The statues were revealed for the first time at Saturday's Festival of Remembrance at London's Royal Albert Hall
King Charles and Queen Camilla marked Remembrance Day by honoring fallen soldiers from Britain and the Commonwealth — and the monarch also paid tribute to his late parents, Queen Elizabeth and Prince Philip.
At the Royal British Legion's annual Festival of Remembrance at Royal Albert Hall on Saturday, King Charles and Queen Camilla unveiled new statues of Queen Elizabeth and Prince Philip.
Prince Philip, known by his title the Duke of Edinburgh, died in April 2021 at age 99. Queen Elizabeth died in Sept. 2022 at age 96 after a historic 70 years on the throne, and her son immediately became monarch upon her death. The royal couple was buried together at the King George VI Memorial Chapel in St. George's Chapel within the Windsor Castle grounds. Also interred at the burial site are Queen Elizabeth's parents — King George VI, who died in 1952, and Queen Elizabeth the Queen Mother, who died in 2002 — as well as her sister, Princess Margaret, who also died in 2002.
Remembrance Day, which evolved out of Armistice Day, is marked on Nov. 11 each year as World War I hostilities formally ended "at the 11th hour of the 11th day of the 11th month" of 1918.
The Festival of Remembrance was also attended by Prince William and Kate Middleton, the Prince and Princess of Wales; Prince Edward and Sophie, the Duke and Duchess of Edinburgh; Princess Anne and her husband, Vice Admiral Sir Tim Laurence; The Duke and Duchess of Gloucester and the Duke of Kent.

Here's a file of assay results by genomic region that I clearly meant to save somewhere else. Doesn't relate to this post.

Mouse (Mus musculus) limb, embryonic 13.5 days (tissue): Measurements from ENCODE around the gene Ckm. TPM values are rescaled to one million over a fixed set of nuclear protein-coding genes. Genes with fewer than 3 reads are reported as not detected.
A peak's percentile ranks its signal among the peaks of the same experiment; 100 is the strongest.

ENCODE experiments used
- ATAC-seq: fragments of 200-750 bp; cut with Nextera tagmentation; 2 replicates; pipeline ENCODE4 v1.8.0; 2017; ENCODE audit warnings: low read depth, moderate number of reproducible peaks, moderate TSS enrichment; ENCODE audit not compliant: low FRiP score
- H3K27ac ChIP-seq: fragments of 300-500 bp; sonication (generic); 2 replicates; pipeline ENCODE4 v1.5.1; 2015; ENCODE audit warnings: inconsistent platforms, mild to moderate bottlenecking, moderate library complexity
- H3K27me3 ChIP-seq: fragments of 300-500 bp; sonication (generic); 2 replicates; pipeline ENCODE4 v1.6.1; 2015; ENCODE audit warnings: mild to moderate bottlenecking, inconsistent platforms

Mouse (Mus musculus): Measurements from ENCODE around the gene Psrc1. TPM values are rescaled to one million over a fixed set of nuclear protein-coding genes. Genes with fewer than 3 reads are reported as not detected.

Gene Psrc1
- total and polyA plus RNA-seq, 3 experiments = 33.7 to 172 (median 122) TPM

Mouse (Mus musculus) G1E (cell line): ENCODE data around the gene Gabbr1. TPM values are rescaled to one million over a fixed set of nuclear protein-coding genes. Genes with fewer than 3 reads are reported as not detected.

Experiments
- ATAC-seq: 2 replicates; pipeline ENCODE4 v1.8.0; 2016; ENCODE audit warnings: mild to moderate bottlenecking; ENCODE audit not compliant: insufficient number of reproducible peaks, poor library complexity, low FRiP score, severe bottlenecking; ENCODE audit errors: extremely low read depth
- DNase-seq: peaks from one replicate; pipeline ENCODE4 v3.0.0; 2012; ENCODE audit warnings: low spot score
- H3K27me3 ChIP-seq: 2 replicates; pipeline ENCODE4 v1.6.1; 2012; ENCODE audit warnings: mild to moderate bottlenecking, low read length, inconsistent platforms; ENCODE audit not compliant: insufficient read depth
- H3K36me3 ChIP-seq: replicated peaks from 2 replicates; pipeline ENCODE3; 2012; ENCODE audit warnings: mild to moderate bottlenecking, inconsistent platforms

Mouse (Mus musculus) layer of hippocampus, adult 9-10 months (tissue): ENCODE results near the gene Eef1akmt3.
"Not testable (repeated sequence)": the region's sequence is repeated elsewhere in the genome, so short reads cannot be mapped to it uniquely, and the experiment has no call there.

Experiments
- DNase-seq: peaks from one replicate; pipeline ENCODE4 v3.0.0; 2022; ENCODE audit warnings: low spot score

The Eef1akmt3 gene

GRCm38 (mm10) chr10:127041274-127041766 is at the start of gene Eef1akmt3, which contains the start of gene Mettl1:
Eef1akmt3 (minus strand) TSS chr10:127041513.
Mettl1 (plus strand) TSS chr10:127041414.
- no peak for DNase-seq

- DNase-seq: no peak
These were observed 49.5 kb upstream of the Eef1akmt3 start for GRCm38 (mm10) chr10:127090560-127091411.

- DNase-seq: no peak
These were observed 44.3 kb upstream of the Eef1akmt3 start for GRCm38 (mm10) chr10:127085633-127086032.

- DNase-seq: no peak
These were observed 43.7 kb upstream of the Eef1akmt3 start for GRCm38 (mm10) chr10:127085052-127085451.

They all adorned their ensembles with red poppy pins. The symbol, believed to come from the poem "In Flanders Fields" by John McCrae, has been used since 1921 to commemorate military members who have died in war.
The royals have played a central role in the commemorations of Remembrance Day since Queen Elizabeth's grandfather, King George V, laid the Unknown Warrior to rest in Westminster Abbey on Nov. 11, 1920. He unveiled The Cenotaph war memorial in nearby Whitehall later the same day.
"The royal family is showing gratitude for the loss of life basically occurring in their name — certainly in the name of the sovereign as the head of state," A Century of Remembrance author Laura Clouting previously told PEOPLE, referencing the British military oath.
She added, "Remembrance is very, very personal for them."
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Members of the royal family will gather again tomorrow for the National Service of Remembrance, also known as Remembrance Sunday, at The Cenotaph war memorial in London.
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